NSA taps Yahoo, Google data flows — SALESFORCE offers DIY app store — Kids flee FACEBOOK — SCHILLER: Goldman better than Google for grads

October 31, 2013 06:00 PDT | 09:00 EDT | 13:00 UTC

Not a TechBrief subscriber? Sign up for a free subscription.

>> DRIVING THE DAY: NSA infiltrates links to Yahoo, Google data centers worldwide, Snowden documents say, by Barton Gellman, Ashkan Soltani: “The National Security Agency has secretly broken into the main communications links that connect Yahoo and Google data centers around the world… By tapping those links, the agency has positioned itself to collect at will from hundreds of millions of user accounts, many of them belonging to Americans. The NSA does not keep everything it collects, but it keeps a lot… The NSA’s principal tool to exploit the data links is a project called MUSCULAR, operated jointly with the agency’s British counterpart, GCHQ… From undisclosed interception points, the NSA and the GCHQ are copying entire data flows across fiber-optic cables that carry information among the data centers of the Silicon Valley giants.” WaPo
>>>> How the NSA is infiltrating private networks WaPo
>>>> PRISM already gave the NSA access to tech giants. Here’s why it wanted more. WaPo The Switch
>>>> NSA issues non-denial denial of infiltrating Google and Yahoo’s networks TechDirt
>>>> What’s on tap at the NSA? Google’s and Yahoo’s private fiber backbones InfoWorld
>>>> No US action, so states move on privacy law NY Times (paywalled)

>> GOING PRIVATE: Salesforce.com to offer private version of its AppExchange app store, by Chris Kanaracus: “Salesforce.com has long had a public AppExchange software marketplace, but now it’s going to give customers the ability to create their own private AppExchanges where employees can download applications to use in their jobs. Private AppExchange is generally available as of Friday to customers running Salesforce.com’s Enterprise and higher editions.” InfoWorld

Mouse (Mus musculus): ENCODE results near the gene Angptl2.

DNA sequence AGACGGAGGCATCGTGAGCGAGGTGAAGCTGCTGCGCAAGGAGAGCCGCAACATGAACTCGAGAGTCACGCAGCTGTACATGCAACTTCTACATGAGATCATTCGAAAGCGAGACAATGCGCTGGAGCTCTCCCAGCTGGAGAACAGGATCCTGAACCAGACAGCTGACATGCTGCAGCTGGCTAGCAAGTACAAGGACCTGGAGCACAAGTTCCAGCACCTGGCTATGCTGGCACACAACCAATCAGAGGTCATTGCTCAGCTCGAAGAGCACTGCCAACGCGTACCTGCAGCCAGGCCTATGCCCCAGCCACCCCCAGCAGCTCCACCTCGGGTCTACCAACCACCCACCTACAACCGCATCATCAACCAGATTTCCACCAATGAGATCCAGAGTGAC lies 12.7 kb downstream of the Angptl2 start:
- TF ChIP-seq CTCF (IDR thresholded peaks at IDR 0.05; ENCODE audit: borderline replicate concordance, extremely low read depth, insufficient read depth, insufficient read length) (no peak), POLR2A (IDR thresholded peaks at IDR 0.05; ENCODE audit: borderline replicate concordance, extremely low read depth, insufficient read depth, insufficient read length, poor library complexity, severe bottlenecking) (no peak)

>>>> Salesforce.com launches private AppExchange — because the world loves appstores Forbes

>> SPY VS. SPY: Silent Circle, Lavabit unite for ‘Dark Mail’ encrypted email project: “Silent Circle and Lavabit abruptly halted their encrypted email services in August, saying they could no longer guarantee email would remain private after court actions against Lavabit, reportedly an email provider for NSA leaker Edward Snowden… Dark Mail would shield both the content of an email and its ‘metadata,’ including ‘to’ and ‘from’ data, IP addresses and headers. The email providers hope a version will be ready by next year.” InfoWorld
>>>> Announcing the Dark Mail Alliance — founded by Silent Circle & Lavabit Silent Circle blog
>>>> Lavabit to release code as open source, as it creates Dark Mail Alliance to build even more secure email TechDirt

>> CLOUDUS INTERRUPTUS: Microsoft’s Windows Azure cloud hit by worldwide interruption, by Mikael Ricknäs: “Microsoft’s Windows Azure suffered from an issue on Wednesday that affected a management feature in the compute section of the public cloud, and remained unresolved Thursday morning. Microsoft first updated the Windows Azure Service Dashboard at 2:35 AM UTC… About 17 hours later the company posted a message saying that manual actions to perform so-called swap deployment operations may fail, and users should therefore delay them. Microsoft was still struggling to solve the issue on Thursday morning.” InfoWorld